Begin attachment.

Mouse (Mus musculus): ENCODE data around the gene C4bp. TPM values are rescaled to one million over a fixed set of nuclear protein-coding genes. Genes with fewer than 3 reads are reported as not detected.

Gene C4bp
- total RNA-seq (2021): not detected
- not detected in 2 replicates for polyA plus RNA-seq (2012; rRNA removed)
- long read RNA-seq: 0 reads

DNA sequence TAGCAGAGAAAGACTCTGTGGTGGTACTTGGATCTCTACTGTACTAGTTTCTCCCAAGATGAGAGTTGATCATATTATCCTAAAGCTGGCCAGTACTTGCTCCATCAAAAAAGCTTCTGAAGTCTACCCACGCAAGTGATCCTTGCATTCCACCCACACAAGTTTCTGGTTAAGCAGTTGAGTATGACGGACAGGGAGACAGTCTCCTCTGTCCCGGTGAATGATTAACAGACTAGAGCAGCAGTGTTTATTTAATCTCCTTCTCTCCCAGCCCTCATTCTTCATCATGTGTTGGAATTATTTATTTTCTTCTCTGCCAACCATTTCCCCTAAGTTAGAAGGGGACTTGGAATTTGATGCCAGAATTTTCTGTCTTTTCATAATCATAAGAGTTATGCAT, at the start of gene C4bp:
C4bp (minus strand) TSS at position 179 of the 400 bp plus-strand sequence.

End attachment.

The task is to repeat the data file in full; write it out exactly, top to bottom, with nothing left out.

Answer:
Mouse (Mus musculus): ENCODE data around the gene C4bp. TPM values are rescaled to one million over a fixed set of nuclear protein-coding genes. Genes with fewer than 3 reads are reported as not detected.

Gene C4bp
- total RNA-seq (2021): not detected
- not detected in 2 replicates for polyA plus RNA-seq (2012; rRNA removed)
- long read RNA-seq: 0 reads

DNA sequence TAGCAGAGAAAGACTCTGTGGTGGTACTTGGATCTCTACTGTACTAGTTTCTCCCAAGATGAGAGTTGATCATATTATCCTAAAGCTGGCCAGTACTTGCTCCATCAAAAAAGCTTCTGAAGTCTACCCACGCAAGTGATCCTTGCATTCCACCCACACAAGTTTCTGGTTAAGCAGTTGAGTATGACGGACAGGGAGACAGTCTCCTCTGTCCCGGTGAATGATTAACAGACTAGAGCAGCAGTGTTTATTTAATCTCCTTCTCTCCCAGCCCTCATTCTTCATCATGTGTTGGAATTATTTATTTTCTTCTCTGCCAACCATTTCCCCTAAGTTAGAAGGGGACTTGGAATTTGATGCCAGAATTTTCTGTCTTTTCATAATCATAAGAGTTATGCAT, at the start of gene C4bp:
C4bp (minus strand) TSS at position 179 of the 400 bp plus-strand sequence.